Thursday, August 9, 2012

My Domestic Roots

My mother is a domestic hero. She cooked 3 meals a day for us, cleaned the house perfectly, played with us, encouraged creativity in us, and wouldn’t let us watch a lot of TV. We ate healthy whole meals that were always home cooked. All this with very little help from my father. That’s not to say that my dad was a dead beat, because he wasn’t at all. He just had no idea how to cook, or clean. He did the man stuff. He worked, made sure the yard and the house looked nice, took us all camping and taught me how to paint the house, fill up the car with gas, check the oil…. you know, man stuff. My family was pretty cookie-cutter when it came to gender roles. My Dad was well into his 60s when he learned how to run the DISHWASHER!

So, naturally I picked up both of those traits. I don’t think my mom would have wanted me to be a wife like her. She wanted me to be more independent and free spirited in a way that she never had the chance to be – although the fact that my mom has a recipe for pot brownies, and was the voice of “Miss Midnight” an erotic radio show that my parents did together in college, makes me think that she was way more free spirited than she thinks!

I wanted to be just like my mom…. and my dad. I wanted to be the housewife in the apron with the amazing recipe for Lemon Meringue Pie, but while the pie was cooking I wanted to be able to fix the car. I was on track for that but sadly I wasn’t allowed to take auto shop in high school like I wanted to. I’m still a little bitter about that, and don’t understand how the Pom Squad was ok, but auto shop was a no-no.

I always wanted to know how to cook. And every chance I had I would help my mom in the kitchen. She would let me add all the ingredients when baking, help her stir the pot, drop the dough in the oil when we made fresh doughnuts…I couldn’t get enough time in the kitchen!

I remember the first time I ever got to cook a meal. My mom had just returned home from the hospital and was home recovering in bed, unable to cook. My brother was in college and my Dad…well, he was less capable of cooking than his 8 year old daughter. I’m pretty sure I begged to do it too! I’m sure there was a little humoring the child going on too…but I didn’t care! I got to cook!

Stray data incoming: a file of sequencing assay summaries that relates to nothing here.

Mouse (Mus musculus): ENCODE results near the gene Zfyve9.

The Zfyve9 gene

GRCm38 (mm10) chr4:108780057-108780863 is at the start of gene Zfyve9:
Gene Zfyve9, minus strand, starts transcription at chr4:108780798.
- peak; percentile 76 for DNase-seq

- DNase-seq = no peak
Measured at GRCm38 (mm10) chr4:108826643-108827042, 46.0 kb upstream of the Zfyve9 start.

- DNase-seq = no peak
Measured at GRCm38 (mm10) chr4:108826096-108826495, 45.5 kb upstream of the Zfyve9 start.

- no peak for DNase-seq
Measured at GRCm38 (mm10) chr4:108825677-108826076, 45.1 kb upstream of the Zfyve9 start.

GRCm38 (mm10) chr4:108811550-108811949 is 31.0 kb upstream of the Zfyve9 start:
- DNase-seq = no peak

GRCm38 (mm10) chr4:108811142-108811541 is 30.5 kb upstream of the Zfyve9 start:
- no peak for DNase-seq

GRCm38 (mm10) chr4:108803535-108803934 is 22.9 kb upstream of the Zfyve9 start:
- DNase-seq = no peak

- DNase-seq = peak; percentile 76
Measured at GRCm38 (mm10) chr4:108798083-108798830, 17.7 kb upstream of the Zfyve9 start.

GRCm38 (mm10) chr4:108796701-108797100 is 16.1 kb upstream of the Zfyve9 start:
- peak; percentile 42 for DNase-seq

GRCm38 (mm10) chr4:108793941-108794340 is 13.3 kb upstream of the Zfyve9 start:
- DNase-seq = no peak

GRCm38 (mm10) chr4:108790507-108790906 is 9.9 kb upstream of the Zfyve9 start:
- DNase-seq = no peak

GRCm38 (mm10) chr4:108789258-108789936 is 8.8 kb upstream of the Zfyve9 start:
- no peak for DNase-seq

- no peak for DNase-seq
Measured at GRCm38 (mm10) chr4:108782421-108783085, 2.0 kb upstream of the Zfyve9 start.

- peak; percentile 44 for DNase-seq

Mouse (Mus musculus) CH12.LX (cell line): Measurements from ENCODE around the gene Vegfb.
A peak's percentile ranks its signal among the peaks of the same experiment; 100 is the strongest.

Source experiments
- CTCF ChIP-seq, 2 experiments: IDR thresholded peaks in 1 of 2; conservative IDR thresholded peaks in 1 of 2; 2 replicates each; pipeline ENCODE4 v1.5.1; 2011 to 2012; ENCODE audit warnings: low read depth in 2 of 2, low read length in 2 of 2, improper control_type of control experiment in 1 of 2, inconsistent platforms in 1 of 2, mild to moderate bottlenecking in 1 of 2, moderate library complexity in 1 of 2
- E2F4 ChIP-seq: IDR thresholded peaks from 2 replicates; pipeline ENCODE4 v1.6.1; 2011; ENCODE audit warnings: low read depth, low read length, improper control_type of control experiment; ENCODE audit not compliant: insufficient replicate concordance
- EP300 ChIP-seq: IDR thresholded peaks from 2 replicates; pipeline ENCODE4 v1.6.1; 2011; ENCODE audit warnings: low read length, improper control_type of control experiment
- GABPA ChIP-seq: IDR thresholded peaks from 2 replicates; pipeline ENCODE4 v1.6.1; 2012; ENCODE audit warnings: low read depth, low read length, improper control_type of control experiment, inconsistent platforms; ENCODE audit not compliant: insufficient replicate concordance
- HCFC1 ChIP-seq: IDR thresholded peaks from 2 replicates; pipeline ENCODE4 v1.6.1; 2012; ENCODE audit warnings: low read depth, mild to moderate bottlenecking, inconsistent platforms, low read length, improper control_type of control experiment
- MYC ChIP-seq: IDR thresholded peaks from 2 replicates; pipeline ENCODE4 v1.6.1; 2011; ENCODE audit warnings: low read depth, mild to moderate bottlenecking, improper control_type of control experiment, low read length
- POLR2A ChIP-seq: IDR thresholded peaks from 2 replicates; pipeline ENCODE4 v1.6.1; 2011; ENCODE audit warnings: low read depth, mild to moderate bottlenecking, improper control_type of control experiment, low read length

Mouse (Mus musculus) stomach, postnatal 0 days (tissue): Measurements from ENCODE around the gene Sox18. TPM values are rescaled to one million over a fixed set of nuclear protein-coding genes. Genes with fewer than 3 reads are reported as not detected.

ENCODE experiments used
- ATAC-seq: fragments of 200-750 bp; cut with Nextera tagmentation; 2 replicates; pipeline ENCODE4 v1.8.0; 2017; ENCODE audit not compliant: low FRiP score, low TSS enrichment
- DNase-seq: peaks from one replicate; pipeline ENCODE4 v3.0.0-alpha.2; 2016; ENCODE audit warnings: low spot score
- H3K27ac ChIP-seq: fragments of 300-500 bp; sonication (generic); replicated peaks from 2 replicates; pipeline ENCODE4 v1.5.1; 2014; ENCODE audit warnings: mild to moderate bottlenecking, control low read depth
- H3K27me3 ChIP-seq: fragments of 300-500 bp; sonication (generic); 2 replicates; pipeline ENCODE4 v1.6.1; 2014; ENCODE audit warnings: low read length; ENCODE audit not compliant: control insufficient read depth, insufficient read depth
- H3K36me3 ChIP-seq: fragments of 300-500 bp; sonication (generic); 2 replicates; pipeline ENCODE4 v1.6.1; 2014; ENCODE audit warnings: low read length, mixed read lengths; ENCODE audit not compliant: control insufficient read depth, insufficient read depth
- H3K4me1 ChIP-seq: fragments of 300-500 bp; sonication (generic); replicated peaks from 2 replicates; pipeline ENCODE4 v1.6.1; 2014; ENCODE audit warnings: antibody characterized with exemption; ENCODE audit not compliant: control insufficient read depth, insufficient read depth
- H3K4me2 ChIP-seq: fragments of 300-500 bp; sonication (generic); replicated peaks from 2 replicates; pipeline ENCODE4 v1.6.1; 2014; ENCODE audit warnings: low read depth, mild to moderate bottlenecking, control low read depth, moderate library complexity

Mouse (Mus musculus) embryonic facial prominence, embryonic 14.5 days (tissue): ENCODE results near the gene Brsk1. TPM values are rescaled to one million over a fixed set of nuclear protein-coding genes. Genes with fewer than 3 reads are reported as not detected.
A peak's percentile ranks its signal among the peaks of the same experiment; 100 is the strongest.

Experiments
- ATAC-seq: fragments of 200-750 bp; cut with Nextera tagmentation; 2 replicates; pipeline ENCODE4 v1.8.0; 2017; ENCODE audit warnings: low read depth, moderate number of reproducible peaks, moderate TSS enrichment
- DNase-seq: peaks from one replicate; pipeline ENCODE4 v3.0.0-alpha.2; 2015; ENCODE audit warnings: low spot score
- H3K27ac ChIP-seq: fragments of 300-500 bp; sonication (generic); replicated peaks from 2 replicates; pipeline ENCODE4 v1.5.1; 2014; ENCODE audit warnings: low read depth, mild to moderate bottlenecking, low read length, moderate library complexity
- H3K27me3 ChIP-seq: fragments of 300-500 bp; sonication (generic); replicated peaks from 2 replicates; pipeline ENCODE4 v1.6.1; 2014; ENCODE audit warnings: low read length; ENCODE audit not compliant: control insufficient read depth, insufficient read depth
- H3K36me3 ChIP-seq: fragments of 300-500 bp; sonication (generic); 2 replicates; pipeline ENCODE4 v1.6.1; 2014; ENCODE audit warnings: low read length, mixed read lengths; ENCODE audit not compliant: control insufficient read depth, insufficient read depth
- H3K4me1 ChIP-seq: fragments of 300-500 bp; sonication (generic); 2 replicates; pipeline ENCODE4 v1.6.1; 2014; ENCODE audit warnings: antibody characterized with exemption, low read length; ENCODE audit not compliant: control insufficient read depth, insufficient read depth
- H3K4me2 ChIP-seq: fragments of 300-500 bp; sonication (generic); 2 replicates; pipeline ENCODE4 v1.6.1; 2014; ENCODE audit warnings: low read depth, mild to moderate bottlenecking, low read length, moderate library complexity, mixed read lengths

I went into the kitchen and looked around. My mom directed me in the right direction, “There’s chicken in the fridge…” I took the chicken, sliced it into uniform thin pieces. Chopped a few cloves of garlic. Took out the soy sauce, marinated the chicken in garlic and soy sauce. I guess I was making some sort of “Asian” meal. I heated up the pan and added the oil, then added the chicken pieces one by one. Dousing them a second time in soy sauce while they were cooking. I think I must have used at least a half a bottle of Soy Sauce on our chicken. I worked the chicken in pieces turning them over when they seemed cooked enough and transferred them to a plate when they were done.

I was beyond excited as I plated my first meal. Taking extra care to make sure that the meal looked pretty on the plate. I served my pitch black with soy sauce chicken with great pride! The soy sauce had completely permeated the chicken and it was black, not because I burned it, but with an ungodly amount of sodium. If you didn’t know what it was you would probably have taken one look at it and thought it was steak. I can’t remember what I made on the side. It must not have been an original recipe because I certainly would have remembered if it was. But that chicken…I really thought that I had created the greatest chicken recipe ever! And I ate it as if it was. I’m pretty sure my parents were humoring me as they ate theirs, reaching for a couple glasses of water I’m sure.

My mom put me in a cooking class after that.

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